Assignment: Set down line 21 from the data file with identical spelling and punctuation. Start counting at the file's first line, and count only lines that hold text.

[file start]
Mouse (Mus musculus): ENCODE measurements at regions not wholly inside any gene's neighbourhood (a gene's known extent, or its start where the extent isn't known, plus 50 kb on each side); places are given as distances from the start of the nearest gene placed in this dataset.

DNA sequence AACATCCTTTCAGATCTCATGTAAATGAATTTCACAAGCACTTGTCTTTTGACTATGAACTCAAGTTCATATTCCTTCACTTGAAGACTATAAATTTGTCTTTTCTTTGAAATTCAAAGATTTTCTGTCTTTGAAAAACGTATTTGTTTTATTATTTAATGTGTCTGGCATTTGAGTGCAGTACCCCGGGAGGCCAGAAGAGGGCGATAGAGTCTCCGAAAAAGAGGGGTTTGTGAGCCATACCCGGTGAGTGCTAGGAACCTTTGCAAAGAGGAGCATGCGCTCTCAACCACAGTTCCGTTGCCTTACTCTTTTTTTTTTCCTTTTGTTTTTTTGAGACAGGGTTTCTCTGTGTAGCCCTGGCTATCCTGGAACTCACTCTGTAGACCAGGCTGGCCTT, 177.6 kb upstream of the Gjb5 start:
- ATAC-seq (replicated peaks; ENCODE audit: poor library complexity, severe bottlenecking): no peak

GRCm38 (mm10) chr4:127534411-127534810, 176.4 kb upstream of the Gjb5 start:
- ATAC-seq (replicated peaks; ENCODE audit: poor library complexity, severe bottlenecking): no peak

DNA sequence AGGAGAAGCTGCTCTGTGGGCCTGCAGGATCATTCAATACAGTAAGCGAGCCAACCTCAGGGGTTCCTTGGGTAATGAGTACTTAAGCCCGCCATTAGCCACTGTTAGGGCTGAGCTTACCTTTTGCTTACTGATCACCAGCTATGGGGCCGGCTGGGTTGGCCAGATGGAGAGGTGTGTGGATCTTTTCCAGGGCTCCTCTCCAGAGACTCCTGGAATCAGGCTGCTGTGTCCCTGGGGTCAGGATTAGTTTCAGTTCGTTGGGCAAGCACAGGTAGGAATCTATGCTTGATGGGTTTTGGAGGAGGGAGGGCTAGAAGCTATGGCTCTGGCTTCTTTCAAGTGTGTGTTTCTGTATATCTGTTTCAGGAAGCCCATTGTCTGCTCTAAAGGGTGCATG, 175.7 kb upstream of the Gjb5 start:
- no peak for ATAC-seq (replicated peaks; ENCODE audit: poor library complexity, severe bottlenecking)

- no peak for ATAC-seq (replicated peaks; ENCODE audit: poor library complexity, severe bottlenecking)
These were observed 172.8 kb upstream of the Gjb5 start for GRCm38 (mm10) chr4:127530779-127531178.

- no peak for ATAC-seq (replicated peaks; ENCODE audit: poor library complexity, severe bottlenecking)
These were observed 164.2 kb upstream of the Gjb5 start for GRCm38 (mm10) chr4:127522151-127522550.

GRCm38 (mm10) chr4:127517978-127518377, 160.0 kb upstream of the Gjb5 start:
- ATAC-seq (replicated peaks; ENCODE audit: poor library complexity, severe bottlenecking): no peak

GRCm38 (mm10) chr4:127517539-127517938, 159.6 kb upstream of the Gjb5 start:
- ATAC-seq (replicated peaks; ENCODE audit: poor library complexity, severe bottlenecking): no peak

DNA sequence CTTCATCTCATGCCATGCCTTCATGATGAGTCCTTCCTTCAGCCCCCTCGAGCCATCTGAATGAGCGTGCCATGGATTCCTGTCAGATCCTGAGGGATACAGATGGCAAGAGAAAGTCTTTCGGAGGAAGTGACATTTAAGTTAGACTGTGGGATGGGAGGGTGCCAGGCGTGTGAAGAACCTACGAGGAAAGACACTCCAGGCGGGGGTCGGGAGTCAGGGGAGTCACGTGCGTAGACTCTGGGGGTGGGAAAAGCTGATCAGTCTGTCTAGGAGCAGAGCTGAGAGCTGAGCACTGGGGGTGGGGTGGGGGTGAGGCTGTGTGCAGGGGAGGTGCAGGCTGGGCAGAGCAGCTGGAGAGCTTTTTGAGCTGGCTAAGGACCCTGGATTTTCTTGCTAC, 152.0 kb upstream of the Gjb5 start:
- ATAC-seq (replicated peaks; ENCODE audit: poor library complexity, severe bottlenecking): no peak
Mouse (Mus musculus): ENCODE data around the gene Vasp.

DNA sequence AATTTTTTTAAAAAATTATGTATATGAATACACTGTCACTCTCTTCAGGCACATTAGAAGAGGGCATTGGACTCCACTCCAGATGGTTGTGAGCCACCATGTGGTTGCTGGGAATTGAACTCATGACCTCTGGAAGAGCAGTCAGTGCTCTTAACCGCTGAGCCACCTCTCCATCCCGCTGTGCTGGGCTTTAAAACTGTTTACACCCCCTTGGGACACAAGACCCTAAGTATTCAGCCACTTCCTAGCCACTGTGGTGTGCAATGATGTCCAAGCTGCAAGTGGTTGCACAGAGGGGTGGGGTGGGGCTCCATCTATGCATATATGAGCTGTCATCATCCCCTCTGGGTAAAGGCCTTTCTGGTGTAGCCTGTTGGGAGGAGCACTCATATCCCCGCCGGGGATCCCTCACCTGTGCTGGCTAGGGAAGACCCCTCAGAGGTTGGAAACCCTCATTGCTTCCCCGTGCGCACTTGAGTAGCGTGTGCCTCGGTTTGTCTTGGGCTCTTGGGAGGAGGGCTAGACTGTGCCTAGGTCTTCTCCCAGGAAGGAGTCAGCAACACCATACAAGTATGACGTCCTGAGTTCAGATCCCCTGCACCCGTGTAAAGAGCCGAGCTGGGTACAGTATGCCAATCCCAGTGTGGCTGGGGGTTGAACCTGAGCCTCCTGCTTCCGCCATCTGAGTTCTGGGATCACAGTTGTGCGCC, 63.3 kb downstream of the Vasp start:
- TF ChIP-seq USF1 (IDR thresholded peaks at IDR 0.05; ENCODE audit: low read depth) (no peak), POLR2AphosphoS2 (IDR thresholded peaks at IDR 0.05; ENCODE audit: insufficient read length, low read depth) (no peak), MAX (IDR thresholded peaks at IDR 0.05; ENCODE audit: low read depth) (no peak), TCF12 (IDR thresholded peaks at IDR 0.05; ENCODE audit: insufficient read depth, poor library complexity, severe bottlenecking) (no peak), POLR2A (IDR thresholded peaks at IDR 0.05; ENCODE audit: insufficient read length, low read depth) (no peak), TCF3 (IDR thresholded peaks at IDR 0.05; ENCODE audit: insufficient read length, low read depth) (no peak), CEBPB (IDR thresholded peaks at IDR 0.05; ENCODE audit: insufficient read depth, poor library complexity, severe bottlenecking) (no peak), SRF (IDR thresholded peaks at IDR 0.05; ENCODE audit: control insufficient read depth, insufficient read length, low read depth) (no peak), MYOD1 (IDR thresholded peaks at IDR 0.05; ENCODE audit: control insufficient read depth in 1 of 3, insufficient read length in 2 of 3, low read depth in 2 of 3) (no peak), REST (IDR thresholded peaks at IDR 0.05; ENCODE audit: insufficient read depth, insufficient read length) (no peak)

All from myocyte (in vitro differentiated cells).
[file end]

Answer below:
All from myocyte (in vitro differentiated cells).